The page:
A draft United Nations Human Rights Council resolution on Sri Lanka has called on the Office of the High Commissioner for Human Rights “to consolidate, analyse and preserve” evidence that could be used in future war crimes trials, as it noted the lack of accountability for mass atrocities through domestic mechanisms and called for enhanced “monitoring and reporting on the human rights situation in Sri Lanka”.
The resolution, made public this morning, “notes the persistent lack of accountability through domestic mechanisms” and slams Sri Lanka’s newly announced domestic Commission of Inquiry as lacking independence and not including an accountability mandate.
The resolution goes on state that it,
“Decides to strengthen the capacity of the Office of the High Commissioner for Human Rights to consolidate, analyse and preserve information and evidence and develop possible strategies for future accountability processes for gross violations of human rights or serious violations of international humanitarian law, to advocate for victims and survivors, and to support relevant judicial proceedings in Member States with competent jurisdiction”.
The concluding operating paragraph requests that the Office of the High Commissioner to “enhance its monitoring and reporting on the human rights situation in Sri Lanka, including progress on reconciliation and accountability”.
It sets a deadline for March 2022 for “a written update to the Human Rights Council” and a “comprehensive report including further options for advancing accountability” later that year.
The resolution does, however, fall far short of the UN High Commissioner’s own report released earlier this year, which called on member states to consider “asset freezes and travel bans” on Sri Lankan officials accused of human rights abuses and consider “steps towards the referral of the situation in Sri Lanka to the International Criminal Court”. The path to universal jurisdiction, which could see Sri Lankan war criminals tried in courts around the world, is also alluded to with the resolution calling on the Office of the High Commissioner to “support relevant judicial proceedings in Member States with competent jurisdiction”. The High Commissioner had earlier called on member states to prosecute Sri Lankans accused of crimes in “before their own national courts”.
'Fundamentally weak and extremely disappointing'
File photograph: Tamil families of the disappeared protest in the North-East
Many Tamil activists expressed disappointment at the draft, with many lobbying for the mandate of a stronger international accountability mechanism that will finally see perpetrators of mass atrocities brought to justice. It has been almost 12 years since tens of thousands of Tamil civilians were killed in a military offensive by the Sri Lankan state, which saw hospitals bombed, widespread sexual violence and executions of those attempting to surrender. Many of those that led the offensive remain in senior positions, including Sri Lanka's president, prime minister, army chief and defence secretary.
"The draft resolution is most fundamentally weak and extremely disappointing," said former Senior Lecturer in Law at University of Jaffna, Dr Kumaravadivel Guruparan. "All it does is a) call for the strengthening of the capacity of the OHCHR office to consolidate and analyse evidence and b) for OHCHR to devise strategies for accountability - and for this to go on for 18 months. There is no need for a resolution to do this. OHCHR can do this even without a resolution."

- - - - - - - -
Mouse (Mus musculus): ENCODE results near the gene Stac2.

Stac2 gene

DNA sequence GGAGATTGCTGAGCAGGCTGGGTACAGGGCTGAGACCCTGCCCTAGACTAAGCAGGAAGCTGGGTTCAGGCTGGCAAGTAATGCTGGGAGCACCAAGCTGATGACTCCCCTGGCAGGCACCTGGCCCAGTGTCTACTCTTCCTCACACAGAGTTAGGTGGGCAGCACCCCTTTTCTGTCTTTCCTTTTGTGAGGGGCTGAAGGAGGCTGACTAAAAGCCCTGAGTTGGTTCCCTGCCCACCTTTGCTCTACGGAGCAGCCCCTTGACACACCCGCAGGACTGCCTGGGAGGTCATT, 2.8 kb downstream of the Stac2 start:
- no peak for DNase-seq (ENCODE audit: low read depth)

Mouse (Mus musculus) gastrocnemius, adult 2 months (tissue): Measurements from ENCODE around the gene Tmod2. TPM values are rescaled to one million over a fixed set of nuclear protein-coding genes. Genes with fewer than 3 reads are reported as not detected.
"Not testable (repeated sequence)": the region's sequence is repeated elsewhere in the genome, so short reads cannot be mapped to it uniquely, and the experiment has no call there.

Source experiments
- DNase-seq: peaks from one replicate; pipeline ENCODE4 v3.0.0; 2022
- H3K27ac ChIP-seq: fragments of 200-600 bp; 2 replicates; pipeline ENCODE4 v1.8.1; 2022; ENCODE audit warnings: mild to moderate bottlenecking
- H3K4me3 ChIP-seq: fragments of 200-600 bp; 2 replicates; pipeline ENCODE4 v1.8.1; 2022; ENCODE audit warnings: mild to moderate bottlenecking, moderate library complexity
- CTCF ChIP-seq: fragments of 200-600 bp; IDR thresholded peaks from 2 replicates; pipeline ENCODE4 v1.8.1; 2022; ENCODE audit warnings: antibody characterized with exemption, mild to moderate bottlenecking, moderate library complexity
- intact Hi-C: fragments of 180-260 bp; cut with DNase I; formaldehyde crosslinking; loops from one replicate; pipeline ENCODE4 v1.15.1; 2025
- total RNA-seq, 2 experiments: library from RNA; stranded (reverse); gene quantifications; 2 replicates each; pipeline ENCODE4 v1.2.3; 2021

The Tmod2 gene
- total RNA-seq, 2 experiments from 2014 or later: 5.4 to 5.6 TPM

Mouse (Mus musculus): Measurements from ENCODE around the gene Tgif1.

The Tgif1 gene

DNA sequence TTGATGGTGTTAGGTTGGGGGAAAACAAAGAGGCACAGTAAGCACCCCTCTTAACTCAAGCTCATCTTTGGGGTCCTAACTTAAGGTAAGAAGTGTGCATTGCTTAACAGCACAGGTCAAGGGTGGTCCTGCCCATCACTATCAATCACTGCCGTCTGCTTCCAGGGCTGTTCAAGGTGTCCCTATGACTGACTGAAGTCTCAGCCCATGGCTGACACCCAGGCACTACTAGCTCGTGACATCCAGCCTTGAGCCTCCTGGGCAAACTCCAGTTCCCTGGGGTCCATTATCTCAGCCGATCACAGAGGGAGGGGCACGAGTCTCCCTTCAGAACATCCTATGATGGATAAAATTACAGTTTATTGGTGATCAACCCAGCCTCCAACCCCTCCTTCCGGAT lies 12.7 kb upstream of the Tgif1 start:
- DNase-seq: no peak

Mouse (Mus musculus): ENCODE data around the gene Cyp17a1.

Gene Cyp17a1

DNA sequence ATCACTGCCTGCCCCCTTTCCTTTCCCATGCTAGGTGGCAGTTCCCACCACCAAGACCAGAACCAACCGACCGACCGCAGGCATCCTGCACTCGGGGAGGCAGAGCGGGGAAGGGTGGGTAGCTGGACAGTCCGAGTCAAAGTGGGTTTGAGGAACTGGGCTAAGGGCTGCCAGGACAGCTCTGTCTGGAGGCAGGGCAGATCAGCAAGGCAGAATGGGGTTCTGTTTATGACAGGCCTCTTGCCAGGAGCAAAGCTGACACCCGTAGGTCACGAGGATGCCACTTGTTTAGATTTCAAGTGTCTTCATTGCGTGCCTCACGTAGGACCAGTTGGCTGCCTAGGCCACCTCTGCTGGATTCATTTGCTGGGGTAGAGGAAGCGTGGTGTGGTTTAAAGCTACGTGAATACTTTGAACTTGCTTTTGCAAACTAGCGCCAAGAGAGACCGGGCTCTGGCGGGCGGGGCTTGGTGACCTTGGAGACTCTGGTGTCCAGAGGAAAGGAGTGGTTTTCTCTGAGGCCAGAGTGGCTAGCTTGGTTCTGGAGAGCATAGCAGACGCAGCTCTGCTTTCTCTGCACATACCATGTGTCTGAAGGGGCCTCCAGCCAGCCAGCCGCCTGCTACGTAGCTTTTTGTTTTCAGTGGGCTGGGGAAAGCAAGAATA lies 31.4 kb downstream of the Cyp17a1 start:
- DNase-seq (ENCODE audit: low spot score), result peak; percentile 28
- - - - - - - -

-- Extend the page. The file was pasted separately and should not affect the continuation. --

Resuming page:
"The Core Group has not taken the recommendations of the High Commissioner seriously and has ignored calls from victims for decisive action," he added referring to the member states leading the draft. "The core group lacks the political will to do what is necessary. Weak resolutions will embolden Sri Lanka."
'Serious concern over emerging trends'
In addition to accountability for mass atrocities, the resolution also "expresses serious concern over emerging trends over the past year, which represent clear early warning signs of a deteriorating human rights situation in Sri Lanka”.
It highlighted the “accelerating militarization of civilian government functions, erosion of the independence of the judiciary and key institutions responsible for the promotion and protection of human rights, ongoing impunity and political obstruction of accountability for crimes and human rights violations in “emblematic cases”, policies that adversely affect the right to freedom of religion or belief, surveillance and intimidation of civil society and shrinking democratic space, arbitrary detentions, allegations of torture and other cruel, inhuman degrading treatment or punishment and sexual and gender based violence, and that these trends threaten to reverse the limited but important gains made in recent years and risk the recurrence of policies and practices that gave rise to the grave violations of the past”.
The UN human rights chief Michelle Bachelet, said she was “deeply concerned” by the situation in Sri Lanka, which represents “clear early warning signs of a deteriorating human rights situation and a significantly heightened risk of future violations, and therefore calls for strong preventive action”.
She warned that the “seeds of future violence and conflict” were being sown in Sri Lanka, a call echoed by a number of former UN officials and international experts this week.
See the full text of the draft resolution here.